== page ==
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Abstract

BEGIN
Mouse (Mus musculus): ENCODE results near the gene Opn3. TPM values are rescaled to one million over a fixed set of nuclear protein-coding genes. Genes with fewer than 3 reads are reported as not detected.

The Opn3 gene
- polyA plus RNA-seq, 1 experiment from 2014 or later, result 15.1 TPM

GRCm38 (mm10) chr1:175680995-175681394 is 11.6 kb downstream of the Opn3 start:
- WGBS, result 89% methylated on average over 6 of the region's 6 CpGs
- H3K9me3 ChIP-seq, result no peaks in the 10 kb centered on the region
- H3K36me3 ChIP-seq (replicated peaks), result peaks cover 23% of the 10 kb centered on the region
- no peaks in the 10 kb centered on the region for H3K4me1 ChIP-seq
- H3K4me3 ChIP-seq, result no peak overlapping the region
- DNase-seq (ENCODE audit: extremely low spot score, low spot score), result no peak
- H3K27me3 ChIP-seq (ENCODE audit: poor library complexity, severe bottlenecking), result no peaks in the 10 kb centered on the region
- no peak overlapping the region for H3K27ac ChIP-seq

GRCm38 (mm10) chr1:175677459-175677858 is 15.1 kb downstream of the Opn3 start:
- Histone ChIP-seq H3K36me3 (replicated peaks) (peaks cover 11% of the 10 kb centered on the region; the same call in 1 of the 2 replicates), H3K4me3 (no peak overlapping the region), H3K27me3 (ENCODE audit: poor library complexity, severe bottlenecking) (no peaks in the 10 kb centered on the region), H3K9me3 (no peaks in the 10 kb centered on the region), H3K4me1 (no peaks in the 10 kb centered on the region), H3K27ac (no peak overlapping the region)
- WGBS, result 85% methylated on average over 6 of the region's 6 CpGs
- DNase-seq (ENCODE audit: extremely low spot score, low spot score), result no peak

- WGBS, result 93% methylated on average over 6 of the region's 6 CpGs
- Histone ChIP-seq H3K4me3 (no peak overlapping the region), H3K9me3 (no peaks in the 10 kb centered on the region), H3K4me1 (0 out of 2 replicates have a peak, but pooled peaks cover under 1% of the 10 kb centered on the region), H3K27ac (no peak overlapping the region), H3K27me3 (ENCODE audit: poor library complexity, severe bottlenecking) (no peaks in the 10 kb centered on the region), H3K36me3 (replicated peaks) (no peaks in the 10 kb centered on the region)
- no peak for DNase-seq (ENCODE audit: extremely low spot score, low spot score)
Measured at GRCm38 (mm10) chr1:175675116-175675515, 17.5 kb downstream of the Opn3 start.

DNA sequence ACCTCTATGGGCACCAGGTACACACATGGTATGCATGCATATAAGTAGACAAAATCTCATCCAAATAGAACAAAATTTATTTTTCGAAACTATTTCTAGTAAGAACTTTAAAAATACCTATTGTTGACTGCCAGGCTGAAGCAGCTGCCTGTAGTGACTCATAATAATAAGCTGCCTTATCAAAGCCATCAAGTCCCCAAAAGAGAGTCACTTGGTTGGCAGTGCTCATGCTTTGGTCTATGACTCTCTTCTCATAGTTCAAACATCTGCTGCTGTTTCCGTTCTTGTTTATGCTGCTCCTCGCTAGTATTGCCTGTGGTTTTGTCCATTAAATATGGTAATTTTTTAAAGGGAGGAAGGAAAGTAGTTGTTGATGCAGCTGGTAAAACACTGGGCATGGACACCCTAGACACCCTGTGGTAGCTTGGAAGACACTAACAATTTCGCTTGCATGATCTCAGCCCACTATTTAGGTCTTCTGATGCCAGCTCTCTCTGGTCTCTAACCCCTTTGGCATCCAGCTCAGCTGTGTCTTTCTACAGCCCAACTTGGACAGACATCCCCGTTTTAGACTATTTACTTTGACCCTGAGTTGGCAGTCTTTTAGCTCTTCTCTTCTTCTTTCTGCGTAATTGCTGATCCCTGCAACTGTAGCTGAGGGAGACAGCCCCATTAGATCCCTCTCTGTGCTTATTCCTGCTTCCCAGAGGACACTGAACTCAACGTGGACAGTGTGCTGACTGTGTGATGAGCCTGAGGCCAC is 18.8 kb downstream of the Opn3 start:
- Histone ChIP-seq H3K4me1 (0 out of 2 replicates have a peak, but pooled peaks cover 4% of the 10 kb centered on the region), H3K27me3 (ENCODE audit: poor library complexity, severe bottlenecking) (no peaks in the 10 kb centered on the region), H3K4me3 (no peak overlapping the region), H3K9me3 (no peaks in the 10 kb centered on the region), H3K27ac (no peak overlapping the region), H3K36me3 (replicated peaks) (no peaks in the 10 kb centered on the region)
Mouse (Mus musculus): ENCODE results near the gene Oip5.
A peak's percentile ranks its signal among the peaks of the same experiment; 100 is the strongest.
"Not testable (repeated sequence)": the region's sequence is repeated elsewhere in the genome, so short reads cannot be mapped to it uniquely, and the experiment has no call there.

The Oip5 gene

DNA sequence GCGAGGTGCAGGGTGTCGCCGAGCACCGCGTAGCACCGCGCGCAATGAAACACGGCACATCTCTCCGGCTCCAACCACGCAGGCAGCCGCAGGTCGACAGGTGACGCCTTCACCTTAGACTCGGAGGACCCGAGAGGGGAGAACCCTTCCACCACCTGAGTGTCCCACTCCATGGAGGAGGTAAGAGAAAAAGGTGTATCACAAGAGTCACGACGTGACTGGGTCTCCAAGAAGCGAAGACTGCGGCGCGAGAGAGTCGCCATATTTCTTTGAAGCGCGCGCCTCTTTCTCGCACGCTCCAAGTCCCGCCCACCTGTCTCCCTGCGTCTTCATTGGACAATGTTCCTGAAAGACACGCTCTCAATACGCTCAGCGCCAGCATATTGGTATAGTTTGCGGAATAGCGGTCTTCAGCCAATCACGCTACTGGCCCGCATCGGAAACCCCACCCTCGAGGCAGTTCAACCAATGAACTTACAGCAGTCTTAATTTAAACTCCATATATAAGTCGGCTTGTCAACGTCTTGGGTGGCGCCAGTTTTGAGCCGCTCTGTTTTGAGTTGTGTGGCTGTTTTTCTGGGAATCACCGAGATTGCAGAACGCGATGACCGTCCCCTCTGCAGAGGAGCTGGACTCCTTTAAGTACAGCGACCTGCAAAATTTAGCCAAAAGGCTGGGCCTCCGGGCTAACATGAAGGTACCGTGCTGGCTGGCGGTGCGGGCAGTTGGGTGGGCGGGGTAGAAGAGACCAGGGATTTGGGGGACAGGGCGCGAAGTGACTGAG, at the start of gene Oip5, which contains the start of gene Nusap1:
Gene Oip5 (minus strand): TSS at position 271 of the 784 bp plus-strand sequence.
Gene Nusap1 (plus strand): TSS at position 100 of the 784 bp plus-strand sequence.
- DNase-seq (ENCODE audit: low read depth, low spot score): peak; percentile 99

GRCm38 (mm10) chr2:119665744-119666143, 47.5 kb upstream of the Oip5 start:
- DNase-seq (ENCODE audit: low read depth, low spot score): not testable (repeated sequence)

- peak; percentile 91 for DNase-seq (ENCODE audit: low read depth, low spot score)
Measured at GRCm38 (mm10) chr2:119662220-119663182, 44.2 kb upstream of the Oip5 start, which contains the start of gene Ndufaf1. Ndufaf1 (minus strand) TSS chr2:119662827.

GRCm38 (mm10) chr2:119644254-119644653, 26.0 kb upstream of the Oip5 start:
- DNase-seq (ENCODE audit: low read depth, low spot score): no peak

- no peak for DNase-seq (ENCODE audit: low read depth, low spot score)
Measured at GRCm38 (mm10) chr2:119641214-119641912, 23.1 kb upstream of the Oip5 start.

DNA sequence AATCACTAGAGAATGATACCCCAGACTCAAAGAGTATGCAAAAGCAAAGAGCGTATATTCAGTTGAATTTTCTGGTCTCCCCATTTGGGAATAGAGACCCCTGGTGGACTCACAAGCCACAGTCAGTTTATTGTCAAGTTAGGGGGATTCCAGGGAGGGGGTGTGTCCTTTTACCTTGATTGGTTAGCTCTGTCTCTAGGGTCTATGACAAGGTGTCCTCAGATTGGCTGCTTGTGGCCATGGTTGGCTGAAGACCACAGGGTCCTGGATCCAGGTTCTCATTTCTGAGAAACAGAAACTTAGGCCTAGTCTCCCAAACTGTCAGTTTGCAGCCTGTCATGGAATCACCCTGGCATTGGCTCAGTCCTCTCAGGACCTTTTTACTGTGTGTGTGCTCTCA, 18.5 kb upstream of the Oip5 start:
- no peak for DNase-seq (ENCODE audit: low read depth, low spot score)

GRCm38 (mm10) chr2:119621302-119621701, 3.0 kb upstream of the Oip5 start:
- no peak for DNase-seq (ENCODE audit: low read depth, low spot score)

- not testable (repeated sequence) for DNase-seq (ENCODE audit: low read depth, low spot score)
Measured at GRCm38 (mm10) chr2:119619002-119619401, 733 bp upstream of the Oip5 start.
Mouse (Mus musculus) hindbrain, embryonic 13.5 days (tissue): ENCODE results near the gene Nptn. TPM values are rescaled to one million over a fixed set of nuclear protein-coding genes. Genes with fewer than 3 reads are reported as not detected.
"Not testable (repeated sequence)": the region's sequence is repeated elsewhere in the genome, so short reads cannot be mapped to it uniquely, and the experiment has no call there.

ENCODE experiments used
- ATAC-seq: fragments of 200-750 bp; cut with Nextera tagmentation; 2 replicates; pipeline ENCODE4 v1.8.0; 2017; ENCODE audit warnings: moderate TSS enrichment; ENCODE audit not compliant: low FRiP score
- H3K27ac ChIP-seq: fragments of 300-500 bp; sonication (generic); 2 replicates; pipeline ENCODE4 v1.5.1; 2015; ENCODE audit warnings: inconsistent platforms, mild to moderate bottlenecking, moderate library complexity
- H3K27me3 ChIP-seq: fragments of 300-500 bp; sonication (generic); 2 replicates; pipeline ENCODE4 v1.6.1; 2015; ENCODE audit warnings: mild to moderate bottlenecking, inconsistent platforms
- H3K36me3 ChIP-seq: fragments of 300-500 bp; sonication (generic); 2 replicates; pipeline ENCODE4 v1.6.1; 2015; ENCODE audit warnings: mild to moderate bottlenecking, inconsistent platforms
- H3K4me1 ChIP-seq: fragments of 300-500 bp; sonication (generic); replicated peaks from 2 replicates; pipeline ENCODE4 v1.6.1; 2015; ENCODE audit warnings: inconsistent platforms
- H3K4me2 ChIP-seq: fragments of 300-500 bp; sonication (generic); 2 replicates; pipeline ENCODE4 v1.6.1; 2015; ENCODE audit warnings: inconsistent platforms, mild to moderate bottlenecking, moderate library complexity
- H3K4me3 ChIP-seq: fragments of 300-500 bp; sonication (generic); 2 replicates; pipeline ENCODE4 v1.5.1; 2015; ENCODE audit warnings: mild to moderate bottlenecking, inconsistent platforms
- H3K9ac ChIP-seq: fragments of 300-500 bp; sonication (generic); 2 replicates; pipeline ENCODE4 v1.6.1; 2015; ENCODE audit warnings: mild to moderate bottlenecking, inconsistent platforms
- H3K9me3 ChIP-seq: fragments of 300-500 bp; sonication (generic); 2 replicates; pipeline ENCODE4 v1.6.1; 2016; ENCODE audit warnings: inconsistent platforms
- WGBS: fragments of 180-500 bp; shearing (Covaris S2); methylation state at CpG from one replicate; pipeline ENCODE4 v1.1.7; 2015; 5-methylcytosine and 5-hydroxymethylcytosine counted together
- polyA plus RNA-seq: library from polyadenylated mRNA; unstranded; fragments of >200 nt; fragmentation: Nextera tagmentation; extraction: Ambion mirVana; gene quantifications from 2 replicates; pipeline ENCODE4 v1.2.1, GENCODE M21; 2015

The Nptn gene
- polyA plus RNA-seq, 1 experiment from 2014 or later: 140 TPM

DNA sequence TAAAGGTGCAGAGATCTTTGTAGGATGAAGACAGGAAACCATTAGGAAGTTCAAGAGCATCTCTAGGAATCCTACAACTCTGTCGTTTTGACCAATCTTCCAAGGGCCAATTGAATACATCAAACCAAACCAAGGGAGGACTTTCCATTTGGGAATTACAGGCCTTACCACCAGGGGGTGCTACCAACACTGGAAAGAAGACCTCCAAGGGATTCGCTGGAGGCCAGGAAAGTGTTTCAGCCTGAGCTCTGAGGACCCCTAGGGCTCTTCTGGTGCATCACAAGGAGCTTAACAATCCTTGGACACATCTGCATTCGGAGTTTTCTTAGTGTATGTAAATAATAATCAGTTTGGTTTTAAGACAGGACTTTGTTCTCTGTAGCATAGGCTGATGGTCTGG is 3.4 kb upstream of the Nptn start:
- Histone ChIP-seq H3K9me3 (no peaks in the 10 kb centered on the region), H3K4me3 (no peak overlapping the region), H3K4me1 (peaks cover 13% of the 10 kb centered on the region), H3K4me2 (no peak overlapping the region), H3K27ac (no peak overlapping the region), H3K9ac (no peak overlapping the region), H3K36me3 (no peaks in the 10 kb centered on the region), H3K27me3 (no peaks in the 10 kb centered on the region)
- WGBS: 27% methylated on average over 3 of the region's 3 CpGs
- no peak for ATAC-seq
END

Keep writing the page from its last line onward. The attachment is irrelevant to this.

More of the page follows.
There is a need for a rigorous presentation of the determinants of saving rates in models used to evaluate climate change policy. This report provides a detailed investigation of the implications of Stern’s parameter choices for saving. This is done firstly in standard neoclassical growth theory and then in Nordhaus’s dynamic integrated model of climate and the economy (DICE), a widely used climate policy model that is based on neoclassical growth theory. In theory and practice, optimal saving rates in the presence of near-zero pure time preference are far from the near 100 per cent ones obtained from simpler models used by several critics of the Stern Review. This report shows that in DICE, for the utility function used in the Stern Review, optimal saving rates do not exceed 32 per cent. When using Stern’s revised value for the elasticity of the marginal utility of consumption, this falls to 25 per cent.

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